I gotta say, I was thrilled with Emilia-Romagna, Italy. And the best part was, it was super-simple. My favorite blog meals are the ones that come together fast and taste delicious, which doesn't seem to happen a lot with traditional recipes.
| Emilia-Romagna, Italy. |
Photo by Giuseppe Moscato.
Besides being the homeland for that stuff that was once in every American kid's lunch box, Emilia-Romagna is also home to the world's oldest university. Plus it's a culinary center, and also the place where they make Ferraris, Lamborghinis, Maseratis, Ducatis and a bunch of other fancy cars I never heard of but will probably be familiar to you if you know something about cars.
As far as the food is concerned, this is where pretty much every Italian dish you like comes from. Lasagna, tortellini, polenta and Parmigiano Reggiano all come from here, and this is where basalmic vinegar is made, too. Of course, it's exactly the popularity of all these dishes and ingredients that makes it hard to choose a menu from this place, because so many non-Italians or people from elsewhere in Italy have adopted and adapted these recipes. So it's difficult to know what's truly regional and what isn't. Because of this, I went for some of the lesser known recipes, and here they are (these recipes all come from Emilia Romagna Turismo)
Tagliatelle with porcini mushrooms
- 10 oz tagliatelle egg noodles
- 14 oz porcini mushrooms
- 2 cloves of garlic, peeled and crushed slightly with the back if a knife
- parsley, chopped
- 2 tbsp extra-virgin olive oil
- 1 tbsp butter
- salt and pepper
- 8 cups flour type “00” (it's OK to substitute all-purpose)
- 1 1/4 cup ricotta cheese
- 1/2 cup Parmesan cheese, grated
- 3 eggs
- 1 1/4 cup + 2 tbsp whole milk
- 4 3/4 tsp active dry yeast
- 2 tbsp extra-virgin olive oil
- 2 tbsp refined sugar
- 1 tbsp salt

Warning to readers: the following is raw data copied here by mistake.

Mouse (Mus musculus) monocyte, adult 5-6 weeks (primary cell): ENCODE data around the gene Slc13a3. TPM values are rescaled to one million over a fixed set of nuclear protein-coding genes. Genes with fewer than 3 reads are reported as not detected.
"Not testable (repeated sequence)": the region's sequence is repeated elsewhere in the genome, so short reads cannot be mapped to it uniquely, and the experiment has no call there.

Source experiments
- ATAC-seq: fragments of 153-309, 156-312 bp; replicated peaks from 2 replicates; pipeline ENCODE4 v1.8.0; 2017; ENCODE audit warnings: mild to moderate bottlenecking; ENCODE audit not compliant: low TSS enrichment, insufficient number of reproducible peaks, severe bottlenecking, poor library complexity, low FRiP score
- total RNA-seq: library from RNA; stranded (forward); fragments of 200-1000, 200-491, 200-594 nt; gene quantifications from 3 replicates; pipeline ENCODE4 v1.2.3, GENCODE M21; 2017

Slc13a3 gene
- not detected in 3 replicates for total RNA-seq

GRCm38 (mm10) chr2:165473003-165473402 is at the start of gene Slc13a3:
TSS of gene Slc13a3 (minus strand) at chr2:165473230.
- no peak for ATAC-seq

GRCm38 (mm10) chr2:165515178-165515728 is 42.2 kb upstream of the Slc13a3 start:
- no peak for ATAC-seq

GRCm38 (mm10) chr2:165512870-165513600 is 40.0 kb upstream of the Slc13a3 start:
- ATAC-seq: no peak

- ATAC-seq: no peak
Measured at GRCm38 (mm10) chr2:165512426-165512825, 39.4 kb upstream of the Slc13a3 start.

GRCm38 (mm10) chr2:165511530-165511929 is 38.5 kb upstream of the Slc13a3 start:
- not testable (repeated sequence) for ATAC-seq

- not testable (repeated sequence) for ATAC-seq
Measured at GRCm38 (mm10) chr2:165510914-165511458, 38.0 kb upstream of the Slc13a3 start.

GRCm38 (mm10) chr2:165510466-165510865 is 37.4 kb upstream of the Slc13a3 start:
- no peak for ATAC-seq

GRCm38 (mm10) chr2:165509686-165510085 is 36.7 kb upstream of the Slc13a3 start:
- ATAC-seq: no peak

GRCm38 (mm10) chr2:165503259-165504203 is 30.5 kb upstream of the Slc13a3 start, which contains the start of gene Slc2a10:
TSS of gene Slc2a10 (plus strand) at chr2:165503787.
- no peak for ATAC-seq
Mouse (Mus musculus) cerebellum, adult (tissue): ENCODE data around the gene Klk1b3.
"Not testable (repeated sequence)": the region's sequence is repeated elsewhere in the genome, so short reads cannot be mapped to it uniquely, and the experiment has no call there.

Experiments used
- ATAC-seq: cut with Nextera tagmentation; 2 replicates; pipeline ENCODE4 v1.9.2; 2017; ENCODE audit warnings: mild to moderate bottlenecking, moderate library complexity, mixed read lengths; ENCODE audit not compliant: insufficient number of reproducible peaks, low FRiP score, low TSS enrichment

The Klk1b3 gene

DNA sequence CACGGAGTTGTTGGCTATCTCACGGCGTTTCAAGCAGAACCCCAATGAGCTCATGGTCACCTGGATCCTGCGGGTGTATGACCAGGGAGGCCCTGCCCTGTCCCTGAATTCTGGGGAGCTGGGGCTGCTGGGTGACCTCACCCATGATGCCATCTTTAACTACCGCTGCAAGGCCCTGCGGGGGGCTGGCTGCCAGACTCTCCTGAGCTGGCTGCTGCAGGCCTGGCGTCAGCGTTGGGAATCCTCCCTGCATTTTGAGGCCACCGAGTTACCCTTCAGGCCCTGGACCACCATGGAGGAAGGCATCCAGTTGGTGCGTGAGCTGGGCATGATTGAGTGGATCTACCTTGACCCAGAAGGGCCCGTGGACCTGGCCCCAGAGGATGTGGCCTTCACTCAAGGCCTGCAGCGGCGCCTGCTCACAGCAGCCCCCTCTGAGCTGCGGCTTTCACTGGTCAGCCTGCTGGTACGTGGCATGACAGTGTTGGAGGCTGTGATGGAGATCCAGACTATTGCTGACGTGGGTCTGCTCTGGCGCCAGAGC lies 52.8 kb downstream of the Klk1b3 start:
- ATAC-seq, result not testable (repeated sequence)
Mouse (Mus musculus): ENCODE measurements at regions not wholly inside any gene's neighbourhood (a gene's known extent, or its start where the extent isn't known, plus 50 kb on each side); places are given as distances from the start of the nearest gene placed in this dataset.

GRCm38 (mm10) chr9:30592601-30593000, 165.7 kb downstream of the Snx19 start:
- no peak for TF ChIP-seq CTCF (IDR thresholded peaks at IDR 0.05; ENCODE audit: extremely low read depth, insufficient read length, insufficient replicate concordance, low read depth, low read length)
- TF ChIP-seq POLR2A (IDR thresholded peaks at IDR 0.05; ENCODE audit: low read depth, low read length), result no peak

- 2 1/2 cups all-purpose flour
- 2/3 cup potato starch
- 1 1/2 cups sugar
- 4 eggs
- 2/3 cup milk
- 1/2 cup oil
- 1 packet of yeast for desserts
- Rind of 1 lemon, grated
So to make this, first tidy up the mushrooms by scraping them with a knife (don't get water on them, because that's not allowed). Then thinly slice them and set aside. Now heat the olive oil in a pan and add the garlic.
Meanwhile, cook the tagliatelle in salted water according to the package directions. When al dente, add to the pan with the mushrooms and toss to combine. Turn off the burner. If you're using truffle oil too, this is where you would add it--after the flame is off. A little goes a long way (I used maybe a teaspoon though I didn't measure it). Oh and I can't believe I'm going to say this, but don't put any cheese on this pasta because then you won't be able to taste the mushrooms.
First proof the yeast in warm milk until frothy, then add it to the the rest of the ingredients.
And finally, the cake. Beat the eggs together with the sugar in one bowl, and in another bowl beat the egg whites with a pinch of salt until they form stiff peaks. Now add the milk and oil to the yolks, and sift in the flour. Finally, add the lemon rind and blend.
| I sprinkled powdered sugar over mine.|
It's OK, that's what the picture showed.
My oldest son, who is a gourmet at heart, also liked the pasta though he still can't bring himself to try a mushroom. The rest of the kids, well, I don't think any of them even tasted it. The bread on the other hand, I'm sure you can guess what happened to that. Five minutes equals gone. And the cake was a hit too, because what cake isn't? Well, there was that one from Iraq, but I'm not sure that was really a cake.
Next week: South Korea